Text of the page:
Got my pics back from fireworks night. I've never taken any firework pics before so am quite pleased. What do you think?

Lewes fireworks

Lewes fireworks

Lewes fireworks

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Bull and Bush | November 19, 2003

So the Bush circus rolled into town last night, closely followed by a staff of 700+. Before arriving the Bush administration put a number of requests to the UK government. They wanted diplomatic immunity for their 250 armed security staff to shoot to kill, just incase they accidentally shot a protester. They wanted the tube system shut down, as well as most of the centre of London, something that would have brought the capitol to a halt and cost god knows how many million pounds in lost revenue. To protect Bush the London Police force have had to cancel leave, pull in staff from across the south and are planning to have a force of 14,000 in place for the 4 day visit, more people that we currently have "Peacekeeping" in Iraq. The policing bill alone will cost the people of London 5 million, something they are not too happy about.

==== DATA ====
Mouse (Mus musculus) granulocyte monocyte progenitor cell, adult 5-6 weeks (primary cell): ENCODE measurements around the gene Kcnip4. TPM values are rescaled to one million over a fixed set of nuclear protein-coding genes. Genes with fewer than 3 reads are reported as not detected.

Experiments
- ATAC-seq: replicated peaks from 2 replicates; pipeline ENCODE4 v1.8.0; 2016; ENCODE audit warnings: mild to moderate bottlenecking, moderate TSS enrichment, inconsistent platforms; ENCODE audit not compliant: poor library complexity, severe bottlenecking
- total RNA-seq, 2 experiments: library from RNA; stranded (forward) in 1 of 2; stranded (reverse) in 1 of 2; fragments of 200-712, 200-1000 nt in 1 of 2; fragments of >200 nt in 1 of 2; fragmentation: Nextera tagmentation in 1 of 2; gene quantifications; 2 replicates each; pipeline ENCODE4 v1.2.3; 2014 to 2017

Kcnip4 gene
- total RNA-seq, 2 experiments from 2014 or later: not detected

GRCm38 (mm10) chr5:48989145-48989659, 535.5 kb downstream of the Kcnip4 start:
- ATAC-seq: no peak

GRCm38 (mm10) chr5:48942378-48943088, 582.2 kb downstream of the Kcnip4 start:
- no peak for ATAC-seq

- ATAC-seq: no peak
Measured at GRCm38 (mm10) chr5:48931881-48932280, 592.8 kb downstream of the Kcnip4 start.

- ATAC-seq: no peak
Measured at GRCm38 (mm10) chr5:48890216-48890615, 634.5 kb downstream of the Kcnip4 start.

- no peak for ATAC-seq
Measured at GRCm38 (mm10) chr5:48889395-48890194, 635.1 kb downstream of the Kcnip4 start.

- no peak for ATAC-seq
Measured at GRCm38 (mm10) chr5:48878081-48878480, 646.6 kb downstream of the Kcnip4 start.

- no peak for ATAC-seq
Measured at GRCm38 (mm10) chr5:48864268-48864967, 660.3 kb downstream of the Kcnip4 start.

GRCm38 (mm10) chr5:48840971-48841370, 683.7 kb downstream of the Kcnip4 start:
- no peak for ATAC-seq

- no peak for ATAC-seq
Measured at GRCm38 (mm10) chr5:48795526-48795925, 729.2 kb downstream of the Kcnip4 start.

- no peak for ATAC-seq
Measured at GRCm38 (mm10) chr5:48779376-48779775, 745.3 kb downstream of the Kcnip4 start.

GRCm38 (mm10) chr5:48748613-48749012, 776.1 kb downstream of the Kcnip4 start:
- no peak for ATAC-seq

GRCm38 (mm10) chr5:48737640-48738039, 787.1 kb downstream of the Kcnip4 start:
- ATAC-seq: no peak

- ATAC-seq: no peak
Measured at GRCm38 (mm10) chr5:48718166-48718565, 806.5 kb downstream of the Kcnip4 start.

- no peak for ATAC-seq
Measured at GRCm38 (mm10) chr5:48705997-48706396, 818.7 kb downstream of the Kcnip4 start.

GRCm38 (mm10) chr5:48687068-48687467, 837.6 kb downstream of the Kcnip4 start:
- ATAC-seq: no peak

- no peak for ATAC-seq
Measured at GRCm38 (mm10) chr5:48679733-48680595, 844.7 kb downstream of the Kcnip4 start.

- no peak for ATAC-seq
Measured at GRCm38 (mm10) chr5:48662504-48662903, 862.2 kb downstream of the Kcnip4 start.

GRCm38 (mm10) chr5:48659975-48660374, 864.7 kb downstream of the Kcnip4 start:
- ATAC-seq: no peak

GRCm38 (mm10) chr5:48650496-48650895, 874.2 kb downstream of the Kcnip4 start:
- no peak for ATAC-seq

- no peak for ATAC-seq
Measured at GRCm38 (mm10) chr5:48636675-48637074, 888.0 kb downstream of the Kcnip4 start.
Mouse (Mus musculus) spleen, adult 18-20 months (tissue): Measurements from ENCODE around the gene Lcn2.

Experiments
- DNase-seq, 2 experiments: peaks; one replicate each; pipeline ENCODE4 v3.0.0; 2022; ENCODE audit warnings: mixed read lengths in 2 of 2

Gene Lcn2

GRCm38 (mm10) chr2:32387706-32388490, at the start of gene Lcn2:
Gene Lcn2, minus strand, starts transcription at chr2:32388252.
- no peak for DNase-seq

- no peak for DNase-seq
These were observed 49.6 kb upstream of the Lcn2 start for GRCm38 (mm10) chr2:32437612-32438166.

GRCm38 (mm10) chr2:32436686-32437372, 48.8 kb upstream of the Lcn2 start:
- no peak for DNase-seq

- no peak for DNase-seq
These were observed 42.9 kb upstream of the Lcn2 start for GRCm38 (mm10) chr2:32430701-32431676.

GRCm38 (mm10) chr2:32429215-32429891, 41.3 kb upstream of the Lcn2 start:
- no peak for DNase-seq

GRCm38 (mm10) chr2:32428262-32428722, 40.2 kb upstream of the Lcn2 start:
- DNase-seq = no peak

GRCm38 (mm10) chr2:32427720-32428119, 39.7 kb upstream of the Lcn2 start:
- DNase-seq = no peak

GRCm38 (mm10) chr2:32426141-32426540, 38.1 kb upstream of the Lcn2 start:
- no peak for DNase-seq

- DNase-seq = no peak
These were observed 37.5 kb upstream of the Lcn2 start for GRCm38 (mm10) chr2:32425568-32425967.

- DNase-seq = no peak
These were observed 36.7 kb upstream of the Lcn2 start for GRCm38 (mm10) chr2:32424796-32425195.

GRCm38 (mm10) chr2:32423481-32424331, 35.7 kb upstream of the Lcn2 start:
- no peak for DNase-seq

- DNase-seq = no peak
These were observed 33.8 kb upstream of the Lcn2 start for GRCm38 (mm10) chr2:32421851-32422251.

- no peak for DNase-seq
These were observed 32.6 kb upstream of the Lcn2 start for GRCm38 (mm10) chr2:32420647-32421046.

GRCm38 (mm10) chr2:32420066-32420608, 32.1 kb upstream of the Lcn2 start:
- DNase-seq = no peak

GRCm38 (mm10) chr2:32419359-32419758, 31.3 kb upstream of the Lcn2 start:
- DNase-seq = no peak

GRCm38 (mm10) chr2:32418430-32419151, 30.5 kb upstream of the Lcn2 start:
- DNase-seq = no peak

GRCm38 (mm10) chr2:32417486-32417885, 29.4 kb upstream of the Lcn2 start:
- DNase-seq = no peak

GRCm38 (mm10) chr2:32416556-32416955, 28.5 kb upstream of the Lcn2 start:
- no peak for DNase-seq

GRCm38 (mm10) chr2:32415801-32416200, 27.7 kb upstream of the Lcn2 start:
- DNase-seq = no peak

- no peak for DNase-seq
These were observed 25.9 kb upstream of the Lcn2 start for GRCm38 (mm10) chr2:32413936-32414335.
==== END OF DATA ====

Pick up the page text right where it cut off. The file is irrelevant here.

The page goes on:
Despite the fact that the British Government are supporting Bush in the war on Iraq, British opinion is very much divided. There was a massive groundswell of support against the war from a wide section of society. However people felt this anti war sentiment didn't get reflected in the US media and that middle America largely believe the UK support the invasion of Iraq. An estimated 100,000 people are expected to turn up to protest against the Bush administration over the next couple of days with the hope that the US media will cover the story.